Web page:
a vain mechanic as a vain scientist.

These twenty-four students may go out into the w r orld
to-morrow to make their way. Some of them will en-
ter upon the stage of active life, others will continue
their studies in higher schools of literature, science, and
art ; but whether they go or stay, if they have made the
most of their opportunities in the Manual Training School
they have learned the lesson of modesty, and learned to
respect labor, not only as a means of earning one's daily
bread, but as the most powerful and the most healthful
mental and moral stimulant.


Steam is on, and the students standing at the lathes
are impatient to begin. It is not a lesson in the ordi-
nary sense. Each student works independently of special
direction, for each is engaged in making a machine the
graduating project. The instructor is at hand, not to
dictate but to advise, if requested. From his fund of
experience as the elder scholar he will answer questions
propounded by his younger fellow-students. In front of
the students, parts of the working drawings may be seen.
It is plain that there is to be variety in the exhibit of
"projects." There are several steam-engines, differing
in model ; there is a steam-pump, a punching machine,
a lathe, an electric machine, and a steam-hammer.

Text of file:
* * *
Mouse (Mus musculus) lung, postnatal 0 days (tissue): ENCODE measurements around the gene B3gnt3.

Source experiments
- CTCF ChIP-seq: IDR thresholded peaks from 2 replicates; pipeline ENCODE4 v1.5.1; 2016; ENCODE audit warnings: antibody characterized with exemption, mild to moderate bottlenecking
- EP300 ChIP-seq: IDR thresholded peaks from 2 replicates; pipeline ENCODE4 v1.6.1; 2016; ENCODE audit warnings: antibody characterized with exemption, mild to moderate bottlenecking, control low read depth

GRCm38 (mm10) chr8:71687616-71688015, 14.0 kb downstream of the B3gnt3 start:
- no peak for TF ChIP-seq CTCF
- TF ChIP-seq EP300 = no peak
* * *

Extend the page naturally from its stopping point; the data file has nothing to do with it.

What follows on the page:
At a sign work commences a dozen varieties of work,
emitting a dozen tones of buzzing and whizzing. The
instructor's face lights up with a pleased expression as
he notes the progress of the work. There is no sign
of hesitation in the class ; no questions are asked ; the
students seem to be driving straight to the mark. The
instructor's heart swells with pride ; he can trust " his
boys !" lie has been regarding them with an expression
of affection, but now his eyes wander they have a far-
away look. He no longer sees the students, he is look-
ing beyond them. He drops into a reclining attitude,
sighs, falls into a reverie, and dreams. In his dream he
sees naked savages, emerging from caves, armed with
clubs, pursuing animals. These are succeeded by men
bearing rude stone implements axes and hammers
and these in turn by men armed with bows and arrows,
but half-clothed with skins of beasts, and crouching and
shivering beneath the shelter of the branches of a tree
pulled downward and secured by clods of earth. This
picture disappears, and is replaced by a pastoral scene


a vast plain covered with flocks and herds. In the
foreground stands the shepherd, and in the distance his
tent, consisting of skins of beasts stretched on poles, and in
the tent door a woman sits pounding a fleece into felt.
The shepherd, his flocks and herds, his tent, and the
woman in the tent door, vanish like the mists of morn-
ing, and where the shepherd was, the husbandman is seen
harvesting the golden grain ; and in the shadow of the
cottage which has replaced the tent a woman is pound-
ing corn. The scene again changes the plain has be-
come the site of a great city. The city is protected by
thick, high walls, surmounted with frowning battlements.